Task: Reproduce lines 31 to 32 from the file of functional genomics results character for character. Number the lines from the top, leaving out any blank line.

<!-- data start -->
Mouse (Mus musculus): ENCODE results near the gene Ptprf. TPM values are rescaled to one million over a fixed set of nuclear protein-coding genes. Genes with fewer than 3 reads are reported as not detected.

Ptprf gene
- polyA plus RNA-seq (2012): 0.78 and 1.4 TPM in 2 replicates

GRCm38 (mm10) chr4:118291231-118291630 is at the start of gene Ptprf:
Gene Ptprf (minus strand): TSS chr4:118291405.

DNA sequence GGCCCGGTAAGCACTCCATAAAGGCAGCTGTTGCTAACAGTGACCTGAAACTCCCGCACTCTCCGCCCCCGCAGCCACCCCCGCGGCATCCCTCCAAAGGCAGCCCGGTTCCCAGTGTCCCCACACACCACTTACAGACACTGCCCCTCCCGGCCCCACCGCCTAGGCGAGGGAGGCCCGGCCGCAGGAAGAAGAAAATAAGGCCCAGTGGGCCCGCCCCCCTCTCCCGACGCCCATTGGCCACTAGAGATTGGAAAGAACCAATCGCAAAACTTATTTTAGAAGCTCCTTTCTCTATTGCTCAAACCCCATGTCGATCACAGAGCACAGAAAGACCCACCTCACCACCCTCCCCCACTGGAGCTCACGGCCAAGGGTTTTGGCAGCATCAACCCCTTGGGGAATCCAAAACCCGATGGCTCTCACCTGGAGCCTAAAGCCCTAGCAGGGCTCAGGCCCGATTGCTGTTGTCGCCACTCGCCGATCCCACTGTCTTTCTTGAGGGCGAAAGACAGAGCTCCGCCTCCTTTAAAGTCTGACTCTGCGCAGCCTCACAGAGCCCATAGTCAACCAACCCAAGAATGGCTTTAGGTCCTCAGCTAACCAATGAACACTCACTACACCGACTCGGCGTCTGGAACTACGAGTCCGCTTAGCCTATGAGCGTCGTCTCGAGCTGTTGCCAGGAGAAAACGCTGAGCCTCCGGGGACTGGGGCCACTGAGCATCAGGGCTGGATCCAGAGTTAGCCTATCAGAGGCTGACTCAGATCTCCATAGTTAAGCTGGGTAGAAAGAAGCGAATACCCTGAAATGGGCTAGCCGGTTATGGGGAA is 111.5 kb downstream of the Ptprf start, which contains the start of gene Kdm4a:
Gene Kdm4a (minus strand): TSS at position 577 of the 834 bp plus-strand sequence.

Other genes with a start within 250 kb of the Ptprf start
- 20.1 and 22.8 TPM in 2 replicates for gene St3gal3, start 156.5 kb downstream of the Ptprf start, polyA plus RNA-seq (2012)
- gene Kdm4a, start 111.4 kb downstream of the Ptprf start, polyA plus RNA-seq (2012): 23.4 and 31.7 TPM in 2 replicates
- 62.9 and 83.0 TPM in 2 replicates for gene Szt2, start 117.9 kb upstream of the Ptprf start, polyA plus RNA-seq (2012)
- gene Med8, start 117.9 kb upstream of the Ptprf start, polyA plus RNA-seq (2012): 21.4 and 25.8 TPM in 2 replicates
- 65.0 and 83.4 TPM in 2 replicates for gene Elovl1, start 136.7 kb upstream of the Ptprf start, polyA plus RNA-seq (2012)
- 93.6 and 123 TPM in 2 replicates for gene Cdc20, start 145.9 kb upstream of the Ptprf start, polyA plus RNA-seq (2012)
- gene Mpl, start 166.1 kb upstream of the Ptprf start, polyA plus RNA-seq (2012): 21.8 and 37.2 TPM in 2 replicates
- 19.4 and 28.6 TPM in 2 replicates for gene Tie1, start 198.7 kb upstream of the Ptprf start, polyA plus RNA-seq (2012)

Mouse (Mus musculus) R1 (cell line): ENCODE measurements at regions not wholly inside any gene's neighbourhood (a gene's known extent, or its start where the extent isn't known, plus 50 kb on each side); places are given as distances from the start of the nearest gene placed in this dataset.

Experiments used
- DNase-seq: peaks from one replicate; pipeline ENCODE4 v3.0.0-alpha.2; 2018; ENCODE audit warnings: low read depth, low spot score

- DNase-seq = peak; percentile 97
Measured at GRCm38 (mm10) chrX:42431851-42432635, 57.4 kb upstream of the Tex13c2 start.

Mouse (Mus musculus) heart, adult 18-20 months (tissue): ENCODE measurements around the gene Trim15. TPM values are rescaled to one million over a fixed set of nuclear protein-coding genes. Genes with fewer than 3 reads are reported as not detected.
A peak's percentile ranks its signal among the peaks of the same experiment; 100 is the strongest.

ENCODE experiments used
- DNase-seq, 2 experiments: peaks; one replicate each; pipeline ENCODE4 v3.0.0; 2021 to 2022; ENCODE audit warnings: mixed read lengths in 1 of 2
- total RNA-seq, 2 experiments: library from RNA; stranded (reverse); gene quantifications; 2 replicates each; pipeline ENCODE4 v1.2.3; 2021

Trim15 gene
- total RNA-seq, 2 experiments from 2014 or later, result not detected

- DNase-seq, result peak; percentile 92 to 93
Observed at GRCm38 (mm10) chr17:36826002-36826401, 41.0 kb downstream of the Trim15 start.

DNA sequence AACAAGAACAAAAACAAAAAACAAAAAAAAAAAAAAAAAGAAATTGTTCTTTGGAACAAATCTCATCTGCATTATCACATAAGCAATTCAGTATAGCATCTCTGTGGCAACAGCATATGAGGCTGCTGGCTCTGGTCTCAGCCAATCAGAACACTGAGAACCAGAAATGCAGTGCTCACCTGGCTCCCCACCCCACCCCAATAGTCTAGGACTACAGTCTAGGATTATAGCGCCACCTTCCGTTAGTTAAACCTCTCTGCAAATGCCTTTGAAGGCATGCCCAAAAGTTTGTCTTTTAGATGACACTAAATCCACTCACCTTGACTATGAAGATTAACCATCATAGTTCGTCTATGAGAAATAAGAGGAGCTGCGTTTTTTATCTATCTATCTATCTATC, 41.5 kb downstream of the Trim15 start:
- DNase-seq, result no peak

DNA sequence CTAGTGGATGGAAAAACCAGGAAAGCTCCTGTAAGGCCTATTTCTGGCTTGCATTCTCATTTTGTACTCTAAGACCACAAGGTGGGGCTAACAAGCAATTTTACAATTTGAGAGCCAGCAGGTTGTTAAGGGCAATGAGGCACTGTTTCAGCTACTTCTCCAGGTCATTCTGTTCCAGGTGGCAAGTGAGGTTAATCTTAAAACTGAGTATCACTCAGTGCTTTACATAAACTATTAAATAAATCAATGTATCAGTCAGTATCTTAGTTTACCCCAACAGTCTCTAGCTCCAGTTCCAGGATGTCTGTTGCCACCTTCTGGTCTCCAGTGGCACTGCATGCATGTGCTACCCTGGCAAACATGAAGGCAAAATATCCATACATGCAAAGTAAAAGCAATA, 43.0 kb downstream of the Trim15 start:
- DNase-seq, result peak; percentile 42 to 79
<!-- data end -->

DNA sequence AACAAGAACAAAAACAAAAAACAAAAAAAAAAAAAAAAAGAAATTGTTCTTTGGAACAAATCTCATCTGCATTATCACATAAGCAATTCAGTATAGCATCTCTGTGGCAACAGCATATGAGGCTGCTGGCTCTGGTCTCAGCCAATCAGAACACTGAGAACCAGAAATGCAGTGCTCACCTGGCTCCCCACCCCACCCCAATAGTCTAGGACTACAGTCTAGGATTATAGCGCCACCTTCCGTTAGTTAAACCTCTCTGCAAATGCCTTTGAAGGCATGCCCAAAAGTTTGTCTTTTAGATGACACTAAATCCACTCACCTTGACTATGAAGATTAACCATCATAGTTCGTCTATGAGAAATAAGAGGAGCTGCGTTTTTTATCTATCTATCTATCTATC, 41.5 kb downstream of the Trim15 start:
- DNase-seq, result no peak